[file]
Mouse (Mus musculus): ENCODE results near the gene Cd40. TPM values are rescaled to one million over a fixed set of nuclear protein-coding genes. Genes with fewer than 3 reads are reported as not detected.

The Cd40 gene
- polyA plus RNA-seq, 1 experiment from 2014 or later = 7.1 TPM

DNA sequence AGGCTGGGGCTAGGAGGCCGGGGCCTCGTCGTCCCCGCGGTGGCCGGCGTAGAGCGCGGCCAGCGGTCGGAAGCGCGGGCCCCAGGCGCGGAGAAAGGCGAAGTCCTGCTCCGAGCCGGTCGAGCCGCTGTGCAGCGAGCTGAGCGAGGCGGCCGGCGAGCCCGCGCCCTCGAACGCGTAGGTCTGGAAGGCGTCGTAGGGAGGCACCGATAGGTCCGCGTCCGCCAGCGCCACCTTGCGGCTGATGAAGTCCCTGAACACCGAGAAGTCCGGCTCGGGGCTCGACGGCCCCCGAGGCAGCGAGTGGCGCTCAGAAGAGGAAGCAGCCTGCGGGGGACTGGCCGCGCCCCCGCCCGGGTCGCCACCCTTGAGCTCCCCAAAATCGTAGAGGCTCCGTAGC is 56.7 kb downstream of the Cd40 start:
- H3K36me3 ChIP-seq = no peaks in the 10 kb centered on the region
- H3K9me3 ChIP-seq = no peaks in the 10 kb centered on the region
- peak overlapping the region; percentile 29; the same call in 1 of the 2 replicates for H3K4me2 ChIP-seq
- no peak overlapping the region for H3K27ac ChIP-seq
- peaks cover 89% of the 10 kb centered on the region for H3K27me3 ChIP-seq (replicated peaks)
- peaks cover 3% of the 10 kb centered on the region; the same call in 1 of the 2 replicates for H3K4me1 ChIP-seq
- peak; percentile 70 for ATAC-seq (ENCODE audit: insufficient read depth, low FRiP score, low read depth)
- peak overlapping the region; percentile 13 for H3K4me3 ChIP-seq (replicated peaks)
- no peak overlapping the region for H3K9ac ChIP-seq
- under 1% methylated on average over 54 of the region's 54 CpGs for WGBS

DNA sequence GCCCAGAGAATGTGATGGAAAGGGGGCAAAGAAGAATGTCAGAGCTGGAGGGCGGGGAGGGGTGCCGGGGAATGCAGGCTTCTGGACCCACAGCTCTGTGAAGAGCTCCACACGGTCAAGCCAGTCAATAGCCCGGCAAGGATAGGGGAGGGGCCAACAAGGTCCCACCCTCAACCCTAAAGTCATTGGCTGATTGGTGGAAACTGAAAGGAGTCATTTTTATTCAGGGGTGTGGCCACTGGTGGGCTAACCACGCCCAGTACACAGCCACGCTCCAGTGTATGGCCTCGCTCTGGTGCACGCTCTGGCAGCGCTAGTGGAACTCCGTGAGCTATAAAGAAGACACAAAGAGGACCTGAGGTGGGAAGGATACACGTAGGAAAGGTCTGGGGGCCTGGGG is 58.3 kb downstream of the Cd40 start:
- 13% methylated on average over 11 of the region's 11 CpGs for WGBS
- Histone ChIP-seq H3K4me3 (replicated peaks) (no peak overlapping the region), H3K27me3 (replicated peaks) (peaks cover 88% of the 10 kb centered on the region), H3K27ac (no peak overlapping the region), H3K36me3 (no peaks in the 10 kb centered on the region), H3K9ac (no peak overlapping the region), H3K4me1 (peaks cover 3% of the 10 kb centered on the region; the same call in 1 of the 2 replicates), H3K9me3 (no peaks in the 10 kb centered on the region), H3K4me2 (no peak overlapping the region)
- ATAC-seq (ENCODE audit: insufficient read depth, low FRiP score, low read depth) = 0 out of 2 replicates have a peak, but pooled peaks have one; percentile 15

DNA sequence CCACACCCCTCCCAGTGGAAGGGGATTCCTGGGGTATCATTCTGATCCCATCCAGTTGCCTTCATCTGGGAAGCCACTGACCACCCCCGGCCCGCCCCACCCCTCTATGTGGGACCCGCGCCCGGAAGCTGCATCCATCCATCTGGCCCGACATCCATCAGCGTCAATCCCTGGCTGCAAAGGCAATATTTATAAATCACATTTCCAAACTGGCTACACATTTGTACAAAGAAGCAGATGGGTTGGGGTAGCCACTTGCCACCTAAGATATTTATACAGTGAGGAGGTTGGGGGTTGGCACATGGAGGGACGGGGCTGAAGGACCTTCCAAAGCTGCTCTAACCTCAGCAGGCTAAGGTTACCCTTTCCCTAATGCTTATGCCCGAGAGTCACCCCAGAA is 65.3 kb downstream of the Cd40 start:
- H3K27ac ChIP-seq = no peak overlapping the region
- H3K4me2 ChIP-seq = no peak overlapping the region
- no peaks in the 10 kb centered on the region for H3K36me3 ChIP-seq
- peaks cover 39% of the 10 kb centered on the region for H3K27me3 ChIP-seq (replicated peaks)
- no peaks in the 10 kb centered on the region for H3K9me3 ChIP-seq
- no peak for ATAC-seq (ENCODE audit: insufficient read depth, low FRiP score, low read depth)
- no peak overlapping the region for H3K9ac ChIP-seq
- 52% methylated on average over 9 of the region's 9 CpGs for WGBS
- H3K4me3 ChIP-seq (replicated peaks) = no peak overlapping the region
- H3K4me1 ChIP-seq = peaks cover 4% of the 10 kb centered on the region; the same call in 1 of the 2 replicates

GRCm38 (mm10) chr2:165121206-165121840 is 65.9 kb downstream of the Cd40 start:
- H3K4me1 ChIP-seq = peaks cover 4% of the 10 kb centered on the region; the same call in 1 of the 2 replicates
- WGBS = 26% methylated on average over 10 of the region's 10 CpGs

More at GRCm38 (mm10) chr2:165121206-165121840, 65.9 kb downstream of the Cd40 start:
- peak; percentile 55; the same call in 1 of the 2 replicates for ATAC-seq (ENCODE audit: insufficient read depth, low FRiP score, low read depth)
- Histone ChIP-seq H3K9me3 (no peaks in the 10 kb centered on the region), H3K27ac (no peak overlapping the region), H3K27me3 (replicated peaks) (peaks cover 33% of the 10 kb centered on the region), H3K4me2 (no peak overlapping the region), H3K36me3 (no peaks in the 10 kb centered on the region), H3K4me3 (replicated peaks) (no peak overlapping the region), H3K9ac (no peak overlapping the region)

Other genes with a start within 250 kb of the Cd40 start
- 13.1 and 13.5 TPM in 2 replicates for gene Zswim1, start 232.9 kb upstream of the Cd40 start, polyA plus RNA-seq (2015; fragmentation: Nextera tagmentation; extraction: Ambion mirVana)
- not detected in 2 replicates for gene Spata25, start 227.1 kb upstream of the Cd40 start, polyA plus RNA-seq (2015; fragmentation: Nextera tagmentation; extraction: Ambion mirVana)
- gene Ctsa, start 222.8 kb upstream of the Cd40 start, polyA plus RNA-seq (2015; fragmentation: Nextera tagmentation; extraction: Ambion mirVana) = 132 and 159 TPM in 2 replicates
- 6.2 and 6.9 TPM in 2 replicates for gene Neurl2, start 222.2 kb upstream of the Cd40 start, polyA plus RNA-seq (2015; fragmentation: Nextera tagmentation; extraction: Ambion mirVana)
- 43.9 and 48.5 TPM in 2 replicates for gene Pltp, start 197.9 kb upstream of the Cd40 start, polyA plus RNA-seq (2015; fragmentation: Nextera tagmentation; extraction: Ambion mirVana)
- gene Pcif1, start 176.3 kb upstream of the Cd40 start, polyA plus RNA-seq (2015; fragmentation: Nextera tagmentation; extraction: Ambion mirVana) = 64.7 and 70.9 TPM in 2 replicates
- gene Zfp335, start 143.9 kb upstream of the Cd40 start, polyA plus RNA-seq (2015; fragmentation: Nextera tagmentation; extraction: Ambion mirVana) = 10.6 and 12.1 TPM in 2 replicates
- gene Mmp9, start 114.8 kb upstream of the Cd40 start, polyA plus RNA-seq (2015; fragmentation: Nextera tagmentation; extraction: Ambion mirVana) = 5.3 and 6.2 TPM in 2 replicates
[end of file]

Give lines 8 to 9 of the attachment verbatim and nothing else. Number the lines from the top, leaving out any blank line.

- no peak overlapping the region for H3K27ac ChIP-seq
- peaks cover 89% of the 10 kb centered on the region for H3K27me3 ChIP-seq (replicated peaks)